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New Vapor-Particle Separator Improves Understanding of Aircraft Engine Combustion and Particulate Emissions

Oak Ridge National Laboratory

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Publications:

PDF Document Publication11-G00248_ID2588 (2).pdf (580 KB)


Technology Marketing Summary

A new apparatus has been developed by ORNL researchers to efficiently separate volatile particles from condensible vapors in aircraft engine emissions. The technology enables high-precision emissions research, generating insightful data that helps improve the scientific understanding of the combustion process of modern jet engines and the formation process of secondary particulate matter in the atmosphere.

Description

Sampling jet aircraft exhaust is a daunting task. The exhaust is high-temperature
and high-pressure—not only posing severe technical challenges, but also
environmental safety and health constraints to workers. The main difficulty lies in
how to capture the phase-partition dynamics of volatile particles, as they travel
downstream from the engine exhaust nozzle, and to obtain representative data as
secondary particles formed at a downstream location.

Benefits

The unique ORNL lightweight, rugged volatile particle separator (VPS) has an
engineered metallic membrane to enable removal of condensible vapors and
detection of non-volatile particles, simultaneously. The VPS apparatus, which
weighs about 12 kg, consists of a front-end section that has an immersed
ceramic heater that radiantly heats the flow and a subsequent section that has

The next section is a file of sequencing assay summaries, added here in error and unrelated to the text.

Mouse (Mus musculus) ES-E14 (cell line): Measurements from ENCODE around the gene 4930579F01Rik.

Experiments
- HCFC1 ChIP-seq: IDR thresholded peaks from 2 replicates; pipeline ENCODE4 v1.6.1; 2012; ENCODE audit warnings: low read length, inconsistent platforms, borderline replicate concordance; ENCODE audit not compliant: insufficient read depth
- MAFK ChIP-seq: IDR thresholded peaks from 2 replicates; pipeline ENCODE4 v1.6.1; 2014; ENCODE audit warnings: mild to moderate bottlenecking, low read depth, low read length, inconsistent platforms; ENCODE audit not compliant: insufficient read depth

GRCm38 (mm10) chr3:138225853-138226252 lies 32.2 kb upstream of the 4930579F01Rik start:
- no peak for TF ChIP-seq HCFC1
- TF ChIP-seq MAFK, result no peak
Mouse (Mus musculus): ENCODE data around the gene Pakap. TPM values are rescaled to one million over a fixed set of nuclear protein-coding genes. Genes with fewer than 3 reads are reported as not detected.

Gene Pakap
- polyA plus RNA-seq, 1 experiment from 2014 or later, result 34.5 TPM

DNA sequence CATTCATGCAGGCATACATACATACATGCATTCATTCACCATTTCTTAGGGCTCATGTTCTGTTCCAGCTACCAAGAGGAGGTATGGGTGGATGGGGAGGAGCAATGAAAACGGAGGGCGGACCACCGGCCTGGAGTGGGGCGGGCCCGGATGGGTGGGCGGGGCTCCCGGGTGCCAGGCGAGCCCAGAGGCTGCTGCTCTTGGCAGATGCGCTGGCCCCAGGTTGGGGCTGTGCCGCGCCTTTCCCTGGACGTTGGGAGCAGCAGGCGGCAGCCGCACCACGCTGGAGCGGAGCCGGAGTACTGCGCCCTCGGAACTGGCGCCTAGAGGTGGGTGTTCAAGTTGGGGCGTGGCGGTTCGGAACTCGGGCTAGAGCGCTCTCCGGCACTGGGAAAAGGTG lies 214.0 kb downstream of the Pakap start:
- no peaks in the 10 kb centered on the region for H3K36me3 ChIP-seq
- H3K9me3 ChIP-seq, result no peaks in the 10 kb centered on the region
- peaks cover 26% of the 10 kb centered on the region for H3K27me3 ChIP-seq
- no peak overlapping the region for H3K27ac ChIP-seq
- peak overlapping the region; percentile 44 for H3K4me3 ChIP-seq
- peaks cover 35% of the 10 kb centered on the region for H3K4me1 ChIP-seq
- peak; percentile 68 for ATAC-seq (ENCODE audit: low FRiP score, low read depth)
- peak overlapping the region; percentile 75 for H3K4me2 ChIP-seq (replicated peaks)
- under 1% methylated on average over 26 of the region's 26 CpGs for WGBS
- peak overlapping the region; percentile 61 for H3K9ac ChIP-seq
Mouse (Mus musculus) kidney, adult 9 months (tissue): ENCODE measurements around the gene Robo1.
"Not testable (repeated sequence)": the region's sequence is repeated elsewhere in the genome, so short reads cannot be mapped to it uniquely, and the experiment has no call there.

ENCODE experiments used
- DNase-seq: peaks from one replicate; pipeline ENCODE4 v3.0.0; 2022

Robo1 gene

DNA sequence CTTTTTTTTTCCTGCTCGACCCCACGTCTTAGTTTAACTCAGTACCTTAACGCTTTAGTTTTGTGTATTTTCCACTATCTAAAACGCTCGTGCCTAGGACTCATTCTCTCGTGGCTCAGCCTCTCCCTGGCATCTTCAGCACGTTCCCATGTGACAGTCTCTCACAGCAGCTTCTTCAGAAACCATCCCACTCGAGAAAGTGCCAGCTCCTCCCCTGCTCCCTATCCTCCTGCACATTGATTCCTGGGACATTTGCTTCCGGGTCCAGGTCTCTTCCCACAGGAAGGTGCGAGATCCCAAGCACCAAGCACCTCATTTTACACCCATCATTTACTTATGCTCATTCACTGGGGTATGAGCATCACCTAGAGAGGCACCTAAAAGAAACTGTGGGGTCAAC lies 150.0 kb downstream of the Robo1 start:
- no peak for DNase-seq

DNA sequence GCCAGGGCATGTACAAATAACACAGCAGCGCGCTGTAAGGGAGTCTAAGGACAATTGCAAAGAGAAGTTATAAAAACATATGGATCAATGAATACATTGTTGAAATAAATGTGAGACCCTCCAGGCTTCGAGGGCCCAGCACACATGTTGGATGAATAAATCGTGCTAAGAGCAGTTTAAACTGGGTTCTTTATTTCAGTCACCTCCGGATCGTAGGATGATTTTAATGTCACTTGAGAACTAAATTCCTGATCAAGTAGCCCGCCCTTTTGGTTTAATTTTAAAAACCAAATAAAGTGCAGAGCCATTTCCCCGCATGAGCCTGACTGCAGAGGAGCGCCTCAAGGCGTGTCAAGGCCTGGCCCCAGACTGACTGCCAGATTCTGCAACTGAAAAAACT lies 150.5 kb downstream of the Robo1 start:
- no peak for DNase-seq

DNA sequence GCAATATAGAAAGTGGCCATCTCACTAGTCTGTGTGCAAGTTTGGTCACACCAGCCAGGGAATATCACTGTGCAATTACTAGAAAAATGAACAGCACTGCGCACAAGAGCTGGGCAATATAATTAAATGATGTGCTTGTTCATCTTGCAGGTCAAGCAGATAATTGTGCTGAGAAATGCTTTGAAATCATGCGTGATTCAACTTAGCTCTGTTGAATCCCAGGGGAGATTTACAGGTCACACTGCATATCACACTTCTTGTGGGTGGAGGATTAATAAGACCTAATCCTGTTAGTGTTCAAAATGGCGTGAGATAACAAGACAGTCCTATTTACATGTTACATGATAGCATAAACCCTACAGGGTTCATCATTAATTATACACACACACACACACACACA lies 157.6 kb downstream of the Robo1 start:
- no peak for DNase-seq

a microporous metallic membrane. The membrane section separates the nonvolatile
engine particles from the condensible vapors by employing the principle
of cross-flow filtration. The ability to perform phase separation in real-time
simultaneously with phase collection is a feature unavailable in any current
commercial thermodenuder and catalytic stripping technologies.

•Microporous metallic membrane is fieldrugged, lightweight, and fully enables simultaneous collection of particles in both the vapor and particulate phases
•Composition of both vapor and particulate phases can be determined to a full extent to improve understanding of the combustion vapor-particle partition processes
•Very high particle transmission efficiency faithfully portrait the dynamics of the engine emission
•Membrane can be regenerated in the field condition, eliminating the need to replace adsorbent and reducing the weight and size for field deployment

Applications and Industries

•Study of the volatility and hygroscopicity of engine particles
•Investigation of particle thermogram on-line
•Characterization of secondary particle formation in engine emissions and ambient atmosphere

More Information

Meng-Dawn Cheng and Steve L. Allman. A Membrane-based Apparatus for Measurement of Volatile Particles, U.S. Provisional Patent Application 61/496,632, filed June 14, 2011.

Technology Status
Technology IDDevelopment StageAvailabilityPublishedLast Updated
UT-B ID 201102588DevelopmentAvailable11/21/201110/27/2011

Contact ORNL About This Technology

To: Nestor Fronco<francone@ornl.gov>